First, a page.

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Five Elements of Protecting Brand Reputation During Major Events

While broad security efforts for top-tier global events largely fall to the organizer, host country, and governmental organizations, private organizations are not without risk mitigation options when it comes to protecting the brand.

At GSX+ 2020, Edgar Moreno, vice president of global security with NBC Universal, Telemundo Enterprises and Latin America, and Phil Walker, major events program lead for the Overseas Security Advisory Council (OSAC) at the U.S. State Department, shared five key ways private sector organizations could improve emergency preparedness and safeguard reputations at large-scale events.

1. Crisis Management. Sponsorship of an athlete, team, product, or event is an investment, says Moreno, and it behooves organizations to make sure that investment pays off—it’s in the organizations’ interest for the event to go off without a hitch. Long-range planning is essential in this regard, and it can be started years ahead of time with input from public and private sector partners at the local, national, and global levels. For example, security practitioners should consider if the organization has agreements in place for medical support should an emergency occur during the event.

2. Risk Assessment. Moreno recommends considering the risks the organization faces in relation to its level of involvement in the event. This can help security professionals develop tripwires and plans for what to do if certain risk signals—such as an escalation in language from a hostile country—are detected.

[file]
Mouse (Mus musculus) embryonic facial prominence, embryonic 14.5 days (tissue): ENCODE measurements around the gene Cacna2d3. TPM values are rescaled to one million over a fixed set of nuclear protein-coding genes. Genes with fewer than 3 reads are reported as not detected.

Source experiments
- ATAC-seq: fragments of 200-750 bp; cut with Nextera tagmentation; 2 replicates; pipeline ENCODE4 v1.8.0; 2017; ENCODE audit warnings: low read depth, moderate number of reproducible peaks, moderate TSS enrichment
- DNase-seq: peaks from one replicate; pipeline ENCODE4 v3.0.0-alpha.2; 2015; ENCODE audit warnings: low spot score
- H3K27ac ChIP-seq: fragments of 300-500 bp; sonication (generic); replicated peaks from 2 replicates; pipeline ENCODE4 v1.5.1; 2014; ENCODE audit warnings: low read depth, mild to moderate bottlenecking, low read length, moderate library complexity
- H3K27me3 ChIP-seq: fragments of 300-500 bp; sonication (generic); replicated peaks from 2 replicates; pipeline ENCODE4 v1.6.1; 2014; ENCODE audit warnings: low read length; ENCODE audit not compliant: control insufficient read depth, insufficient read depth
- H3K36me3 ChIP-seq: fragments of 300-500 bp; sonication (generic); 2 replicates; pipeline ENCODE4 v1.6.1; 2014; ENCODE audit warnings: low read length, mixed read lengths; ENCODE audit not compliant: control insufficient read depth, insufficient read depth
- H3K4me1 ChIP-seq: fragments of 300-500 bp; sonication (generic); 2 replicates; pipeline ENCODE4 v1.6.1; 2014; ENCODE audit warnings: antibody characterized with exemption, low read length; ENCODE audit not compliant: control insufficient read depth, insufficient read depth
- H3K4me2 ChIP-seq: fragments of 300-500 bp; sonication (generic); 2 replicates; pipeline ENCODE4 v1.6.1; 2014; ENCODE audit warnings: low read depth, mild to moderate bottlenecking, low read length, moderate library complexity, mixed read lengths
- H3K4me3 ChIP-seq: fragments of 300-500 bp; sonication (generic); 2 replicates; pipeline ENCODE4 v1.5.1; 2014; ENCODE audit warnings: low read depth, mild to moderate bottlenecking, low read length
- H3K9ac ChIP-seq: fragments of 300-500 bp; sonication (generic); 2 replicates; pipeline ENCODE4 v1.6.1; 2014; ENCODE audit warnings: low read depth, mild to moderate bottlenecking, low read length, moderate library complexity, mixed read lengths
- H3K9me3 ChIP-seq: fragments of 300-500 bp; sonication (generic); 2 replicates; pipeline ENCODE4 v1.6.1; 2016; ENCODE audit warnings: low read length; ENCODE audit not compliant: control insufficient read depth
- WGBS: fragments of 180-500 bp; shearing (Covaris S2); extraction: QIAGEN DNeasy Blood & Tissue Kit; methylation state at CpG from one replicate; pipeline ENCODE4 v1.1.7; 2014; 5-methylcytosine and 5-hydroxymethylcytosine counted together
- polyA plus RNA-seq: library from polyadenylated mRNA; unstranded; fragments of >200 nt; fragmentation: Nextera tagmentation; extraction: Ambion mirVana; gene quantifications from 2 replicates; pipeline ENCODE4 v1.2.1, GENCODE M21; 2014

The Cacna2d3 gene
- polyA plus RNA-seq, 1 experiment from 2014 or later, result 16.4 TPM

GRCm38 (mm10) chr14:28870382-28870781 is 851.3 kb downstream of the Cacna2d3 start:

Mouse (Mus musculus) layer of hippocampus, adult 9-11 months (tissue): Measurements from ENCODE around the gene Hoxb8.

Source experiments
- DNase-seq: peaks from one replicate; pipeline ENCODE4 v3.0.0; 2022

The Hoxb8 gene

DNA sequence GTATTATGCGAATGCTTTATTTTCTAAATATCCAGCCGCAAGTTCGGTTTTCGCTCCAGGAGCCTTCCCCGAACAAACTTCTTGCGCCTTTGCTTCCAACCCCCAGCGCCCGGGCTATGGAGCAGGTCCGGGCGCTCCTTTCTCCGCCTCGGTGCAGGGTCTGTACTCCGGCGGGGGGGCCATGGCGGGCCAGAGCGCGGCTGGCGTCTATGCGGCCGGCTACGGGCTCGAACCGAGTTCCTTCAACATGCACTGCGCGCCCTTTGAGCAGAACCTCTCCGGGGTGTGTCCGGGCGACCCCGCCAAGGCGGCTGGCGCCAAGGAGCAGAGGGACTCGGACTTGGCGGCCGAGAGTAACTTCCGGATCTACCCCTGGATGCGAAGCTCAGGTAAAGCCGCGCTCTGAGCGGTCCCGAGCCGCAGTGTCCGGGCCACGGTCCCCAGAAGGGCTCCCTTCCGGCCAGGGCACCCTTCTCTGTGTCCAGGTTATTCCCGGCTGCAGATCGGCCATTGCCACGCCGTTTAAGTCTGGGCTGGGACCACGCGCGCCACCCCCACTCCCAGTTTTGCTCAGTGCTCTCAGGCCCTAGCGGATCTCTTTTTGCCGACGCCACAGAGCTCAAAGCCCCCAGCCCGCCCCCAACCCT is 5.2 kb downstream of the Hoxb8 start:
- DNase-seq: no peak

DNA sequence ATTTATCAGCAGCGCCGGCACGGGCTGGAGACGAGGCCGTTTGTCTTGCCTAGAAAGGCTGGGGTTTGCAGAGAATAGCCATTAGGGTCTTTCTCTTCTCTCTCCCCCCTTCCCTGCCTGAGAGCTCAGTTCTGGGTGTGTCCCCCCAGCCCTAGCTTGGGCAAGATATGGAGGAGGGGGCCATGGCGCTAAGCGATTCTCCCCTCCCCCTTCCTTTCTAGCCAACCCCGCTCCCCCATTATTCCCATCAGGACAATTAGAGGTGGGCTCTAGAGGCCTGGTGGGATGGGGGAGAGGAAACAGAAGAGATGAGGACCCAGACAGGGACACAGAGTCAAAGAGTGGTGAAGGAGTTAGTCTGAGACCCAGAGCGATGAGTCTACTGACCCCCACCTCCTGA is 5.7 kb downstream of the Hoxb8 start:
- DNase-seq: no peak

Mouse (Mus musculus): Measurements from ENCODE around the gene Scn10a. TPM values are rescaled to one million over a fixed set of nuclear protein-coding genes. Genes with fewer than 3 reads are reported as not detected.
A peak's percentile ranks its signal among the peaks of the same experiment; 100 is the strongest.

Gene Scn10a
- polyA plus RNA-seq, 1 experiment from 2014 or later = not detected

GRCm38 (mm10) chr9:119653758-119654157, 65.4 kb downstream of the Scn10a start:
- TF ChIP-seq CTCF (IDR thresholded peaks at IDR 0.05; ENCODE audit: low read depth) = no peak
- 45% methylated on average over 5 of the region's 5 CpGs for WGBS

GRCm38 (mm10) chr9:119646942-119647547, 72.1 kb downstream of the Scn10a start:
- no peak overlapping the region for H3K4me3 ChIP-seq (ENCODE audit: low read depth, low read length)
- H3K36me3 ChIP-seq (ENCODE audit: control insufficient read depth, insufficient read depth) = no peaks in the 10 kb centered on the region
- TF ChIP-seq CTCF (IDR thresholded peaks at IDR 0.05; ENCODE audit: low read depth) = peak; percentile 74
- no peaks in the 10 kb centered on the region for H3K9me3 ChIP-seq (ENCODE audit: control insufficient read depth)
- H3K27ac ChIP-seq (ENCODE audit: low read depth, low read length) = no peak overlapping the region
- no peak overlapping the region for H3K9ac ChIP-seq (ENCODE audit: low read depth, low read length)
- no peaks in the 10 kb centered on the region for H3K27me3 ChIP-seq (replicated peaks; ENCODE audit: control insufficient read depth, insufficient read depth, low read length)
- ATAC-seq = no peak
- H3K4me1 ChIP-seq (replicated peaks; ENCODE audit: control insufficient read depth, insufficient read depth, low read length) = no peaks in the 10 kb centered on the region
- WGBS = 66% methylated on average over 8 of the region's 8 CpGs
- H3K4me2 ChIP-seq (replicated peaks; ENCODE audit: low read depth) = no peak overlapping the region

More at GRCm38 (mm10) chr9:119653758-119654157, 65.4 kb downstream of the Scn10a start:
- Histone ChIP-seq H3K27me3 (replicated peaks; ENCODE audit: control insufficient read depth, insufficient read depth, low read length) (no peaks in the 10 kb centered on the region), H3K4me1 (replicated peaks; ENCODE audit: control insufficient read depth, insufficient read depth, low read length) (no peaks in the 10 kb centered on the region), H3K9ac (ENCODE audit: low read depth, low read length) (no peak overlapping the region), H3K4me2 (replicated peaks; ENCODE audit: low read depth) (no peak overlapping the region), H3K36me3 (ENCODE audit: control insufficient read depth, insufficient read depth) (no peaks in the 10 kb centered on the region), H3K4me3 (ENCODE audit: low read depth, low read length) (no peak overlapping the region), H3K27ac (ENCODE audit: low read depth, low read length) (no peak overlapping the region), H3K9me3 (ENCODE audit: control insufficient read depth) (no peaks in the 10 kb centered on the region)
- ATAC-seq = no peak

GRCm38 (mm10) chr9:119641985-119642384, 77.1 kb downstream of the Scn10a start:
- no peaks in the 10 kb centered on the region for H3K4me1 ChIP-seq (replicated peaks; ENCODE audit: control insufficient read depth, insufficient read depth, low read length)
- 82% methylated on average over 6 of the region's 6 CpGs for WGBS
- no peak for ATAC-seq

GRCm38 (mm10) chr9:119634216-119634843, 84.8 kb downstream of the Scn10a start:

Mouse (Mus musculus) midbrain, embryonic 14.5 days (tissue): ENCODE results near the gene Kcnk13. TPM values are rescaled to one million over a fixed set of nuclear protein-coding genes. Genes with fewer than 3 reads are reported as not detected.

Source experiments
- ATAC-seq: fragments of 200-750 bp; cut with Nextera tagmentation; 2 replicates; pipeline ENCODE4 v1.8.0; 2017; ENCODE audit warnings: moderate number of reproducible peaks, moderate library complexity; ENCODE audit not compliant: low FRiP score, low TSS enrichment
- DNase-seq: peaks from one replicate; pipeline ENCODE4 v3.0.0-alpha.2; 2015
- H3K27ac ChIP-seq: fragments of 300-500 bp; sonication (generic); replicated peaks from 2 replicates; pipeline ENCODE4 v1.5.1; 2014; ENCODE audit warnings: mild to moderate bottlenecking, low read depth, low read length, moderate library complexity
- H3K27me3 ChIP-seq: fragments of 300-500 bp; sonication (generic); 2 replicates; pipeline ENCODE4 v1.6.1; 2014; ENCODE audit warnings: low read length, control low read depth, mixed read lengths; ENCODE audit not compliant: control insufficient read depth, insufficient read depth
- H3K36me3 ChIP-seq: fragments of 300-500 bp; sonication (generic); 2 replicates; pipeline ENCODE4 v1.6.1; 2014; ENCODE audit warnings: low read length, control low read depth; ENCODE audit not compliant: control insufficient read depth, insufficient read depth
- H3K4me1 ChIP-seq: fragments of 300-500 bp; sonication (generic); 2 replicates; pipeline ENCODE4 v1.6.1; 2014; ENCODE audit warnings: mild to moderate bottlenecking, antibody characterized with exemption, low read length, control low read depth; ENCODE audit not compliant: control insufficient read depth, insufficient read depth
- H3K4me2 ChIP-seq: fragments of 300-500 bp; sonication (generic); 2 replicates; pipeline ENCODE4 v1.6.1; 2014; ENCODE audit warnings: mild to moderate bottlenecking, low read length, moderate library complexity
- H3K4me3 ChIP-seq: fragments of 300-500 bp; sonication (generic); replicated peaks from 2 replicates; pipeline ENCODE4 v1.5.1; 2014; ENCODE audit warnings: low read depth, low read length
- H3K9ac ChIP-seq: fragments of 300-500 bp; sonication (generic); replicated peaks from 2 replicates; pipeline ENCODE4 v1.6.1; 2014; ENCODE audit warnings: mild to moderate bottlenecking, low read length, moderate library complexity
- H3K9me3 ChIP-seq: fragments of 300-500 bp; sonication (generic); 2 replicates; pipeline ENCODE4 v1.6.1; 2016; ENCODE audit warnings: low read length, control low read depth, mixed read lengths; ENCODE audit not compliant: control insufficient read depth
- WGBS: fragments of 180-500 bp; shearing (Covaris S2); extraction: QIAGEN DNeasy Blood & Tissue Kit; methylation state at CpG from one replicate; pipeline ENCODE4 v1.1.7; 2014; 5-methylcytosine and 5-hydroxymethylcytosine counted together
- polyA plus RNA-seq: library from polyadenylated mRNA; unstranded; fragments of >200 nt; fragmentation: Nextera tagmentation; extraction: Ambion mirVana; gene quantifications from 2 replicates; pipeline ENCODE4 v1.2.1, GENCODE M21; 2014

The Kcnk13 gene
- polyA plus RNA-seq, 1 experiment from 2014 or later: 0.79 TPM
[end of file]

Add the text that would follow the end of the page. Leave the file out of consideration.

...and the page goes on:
3. Exercises. “I cannot overstate the fact that you need to exercise your plans,” Moreno adds. “You need to be able to use that risk assessment and test it with the folks that are going to be working on the event.” Organizations can take a variety of approaches here, from conducting tabletop exercises and scenario discussions well before the event to in-person exercises at the event site.

4. Coordination. Sponsorships are often expensive, and they hinge on tying the company’s reputation to the success of the event. In this case, coordinating with external partners—such as the host government—and benchmarking with similar companies can be incredibly valuable for collecting threat intelligence and comparing risk mitigation and executive protection initiatives, Moreno says.

5. Communication. Do you know how you are going to inform stakeholders and the public about any incidents affecting your organization at an event? Factoring quick, effective, and truthful crisis communications into event emergency preparedness planning will bolster trust and hasten response, Moreno adds.